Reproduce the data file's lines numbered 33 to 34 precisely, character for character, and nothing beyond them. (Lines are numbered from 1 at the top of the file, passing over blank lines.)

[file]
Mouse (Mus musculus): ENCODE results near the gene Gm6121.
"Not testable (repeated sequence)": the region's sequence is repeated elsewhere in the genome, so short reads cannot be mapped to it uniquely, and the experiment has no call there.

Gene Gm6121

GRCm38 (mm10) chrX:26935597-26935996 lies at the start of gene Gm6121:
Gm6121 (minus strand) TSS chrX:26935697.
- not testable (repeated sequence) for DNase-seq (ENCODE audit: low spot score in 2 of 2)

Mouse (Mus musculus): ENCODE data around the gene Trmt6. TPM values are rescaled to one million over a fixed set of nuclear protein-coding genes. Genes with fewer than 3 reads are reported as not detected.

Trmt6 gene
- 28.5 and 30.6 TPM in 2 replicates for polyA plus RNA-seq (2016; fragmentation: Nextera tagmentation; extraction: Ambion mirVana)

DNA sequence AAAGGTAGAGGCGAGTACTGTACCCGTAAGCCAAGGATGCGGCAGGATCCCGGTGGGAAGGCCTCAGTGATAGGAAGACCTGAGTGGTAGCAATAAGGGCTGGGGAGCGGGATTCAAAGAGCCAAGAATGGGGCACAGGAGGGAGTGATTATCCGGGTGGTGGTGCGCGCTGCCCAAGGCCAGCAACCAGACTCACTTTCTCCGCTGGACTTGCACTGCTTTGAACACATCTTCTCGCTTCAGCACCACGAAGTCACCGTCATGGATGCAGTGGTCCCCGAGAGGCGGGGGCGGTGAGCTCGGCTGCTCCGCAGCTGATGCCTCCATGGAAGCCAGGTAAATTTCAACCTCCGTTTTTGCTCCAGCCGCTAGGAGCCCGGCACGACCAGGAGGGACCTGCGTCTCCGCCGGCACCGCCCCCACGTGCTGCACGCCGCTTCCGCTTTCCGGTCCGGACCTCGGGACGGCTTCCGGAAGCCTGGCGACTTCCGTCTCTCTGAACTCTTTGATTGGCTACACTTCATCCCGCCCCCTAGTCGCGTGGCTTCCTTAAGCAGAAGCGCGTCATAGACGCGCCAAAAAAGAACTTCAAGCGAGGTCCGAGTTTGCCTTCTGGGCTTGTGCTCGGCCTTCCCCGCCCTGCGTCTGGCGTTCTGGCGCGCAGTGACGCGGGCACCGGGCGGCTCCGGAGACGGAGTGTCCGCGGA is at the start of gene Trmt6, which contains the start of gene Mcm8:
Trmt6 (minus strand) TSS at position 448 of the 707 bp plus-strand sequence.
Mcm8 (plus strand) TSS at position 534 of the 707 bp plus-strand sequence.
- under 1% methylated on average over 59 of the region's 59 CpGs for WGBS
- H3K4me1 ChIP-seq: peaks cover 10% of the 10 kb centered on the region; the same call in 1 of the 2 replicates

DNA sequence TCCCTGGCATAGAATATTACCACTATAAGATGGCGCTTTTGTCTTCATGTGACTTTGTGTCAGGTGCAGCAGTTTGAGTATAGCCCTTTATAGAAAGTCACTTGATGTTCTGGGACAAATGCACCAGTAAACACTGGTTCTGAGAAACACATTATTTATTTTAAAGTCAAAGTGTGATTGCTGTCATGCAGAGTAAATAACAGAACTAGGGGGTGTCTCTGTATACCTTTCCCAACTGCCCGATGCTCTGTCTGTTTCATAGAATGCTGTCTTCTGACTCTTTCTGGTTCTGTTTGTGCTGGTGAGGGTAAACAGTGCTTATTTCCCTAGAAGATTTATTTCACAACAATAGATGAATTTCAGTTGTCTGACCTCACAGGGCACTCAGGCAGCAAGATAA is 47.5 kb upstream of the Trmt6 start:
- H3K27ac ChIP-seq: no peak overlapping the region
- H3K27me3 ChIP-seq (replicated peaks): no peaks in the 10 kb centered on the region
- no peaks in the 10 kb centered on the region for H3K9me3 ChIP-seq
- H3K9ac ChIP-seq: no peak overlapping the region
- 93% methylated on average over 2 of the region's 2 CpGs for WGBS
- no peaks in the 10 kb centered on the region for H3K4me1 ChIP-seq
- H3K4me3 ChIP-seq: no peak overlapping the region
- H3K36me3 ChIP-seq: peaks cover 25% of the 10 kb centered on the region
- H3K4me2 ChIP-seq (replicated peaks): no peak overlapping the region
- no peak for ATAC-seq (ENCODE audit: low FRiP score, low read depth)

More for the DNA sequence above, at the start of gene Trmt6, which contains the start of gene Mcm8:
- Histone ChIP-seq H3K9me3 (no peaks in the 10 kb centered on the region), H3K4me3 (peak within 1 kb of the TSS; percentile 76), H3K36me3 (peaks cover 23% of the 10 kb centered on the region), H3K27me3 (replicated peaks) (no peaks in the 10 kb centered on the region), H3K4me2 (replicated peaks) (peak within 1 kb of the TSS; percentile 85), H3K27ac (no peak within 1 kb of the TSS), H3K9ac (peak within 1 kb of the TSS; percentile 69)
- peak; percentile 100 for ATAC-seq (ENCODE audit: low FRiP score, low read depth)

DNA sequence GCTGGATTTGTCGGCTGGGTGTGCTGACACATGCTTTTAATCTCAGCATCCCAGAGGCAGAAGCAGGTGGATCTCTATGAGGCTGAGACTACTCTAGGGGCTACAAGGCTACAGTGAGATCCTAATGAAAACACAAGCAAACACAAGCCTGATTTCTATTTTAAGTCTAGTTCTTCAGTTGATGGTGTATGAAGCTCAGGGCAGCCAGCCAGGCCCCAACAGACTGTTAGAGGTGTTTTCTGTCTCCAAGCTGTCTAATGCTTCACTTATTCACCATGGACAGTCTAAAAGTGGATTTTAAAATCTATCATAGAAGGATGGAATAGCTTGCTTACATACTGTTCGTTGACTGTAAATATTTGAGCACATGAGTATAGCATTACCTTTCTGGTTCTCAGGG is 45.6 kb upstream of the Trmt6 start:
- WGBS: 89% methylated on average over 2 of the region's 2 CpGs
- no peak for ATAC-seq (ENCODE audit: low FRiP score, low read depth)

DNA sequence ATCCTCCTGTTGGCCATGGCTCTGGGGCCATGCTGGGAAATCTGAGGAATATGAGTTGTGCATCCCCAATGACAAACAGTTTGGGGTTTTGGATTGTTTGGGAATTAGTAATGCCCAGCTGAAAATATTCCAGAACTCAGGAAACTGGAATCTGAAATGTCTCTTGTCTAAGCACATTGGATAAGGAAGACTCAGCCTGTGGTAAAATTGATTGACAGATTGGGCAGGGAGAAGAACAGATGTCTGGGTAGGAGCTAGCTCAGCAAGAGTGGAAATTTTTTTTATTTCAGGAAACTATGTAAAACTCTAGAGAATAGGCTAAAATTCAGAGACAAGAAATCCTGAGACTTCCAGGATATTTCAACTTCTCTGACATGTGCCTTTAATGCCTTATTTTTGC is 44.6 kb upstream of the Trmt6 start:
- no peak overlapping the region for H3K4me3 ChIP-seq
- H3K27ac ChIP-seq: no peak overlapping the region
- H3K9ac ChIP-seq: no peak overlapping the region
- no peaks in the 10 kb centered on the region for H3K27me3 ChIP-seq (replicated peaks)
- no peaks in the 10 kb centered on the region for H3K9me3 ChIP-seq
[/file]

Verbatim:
- no peak overlapping the region for H3K4me3 ChIP-seq
- H3K27ac ChIP-seq: no peak overlapping the region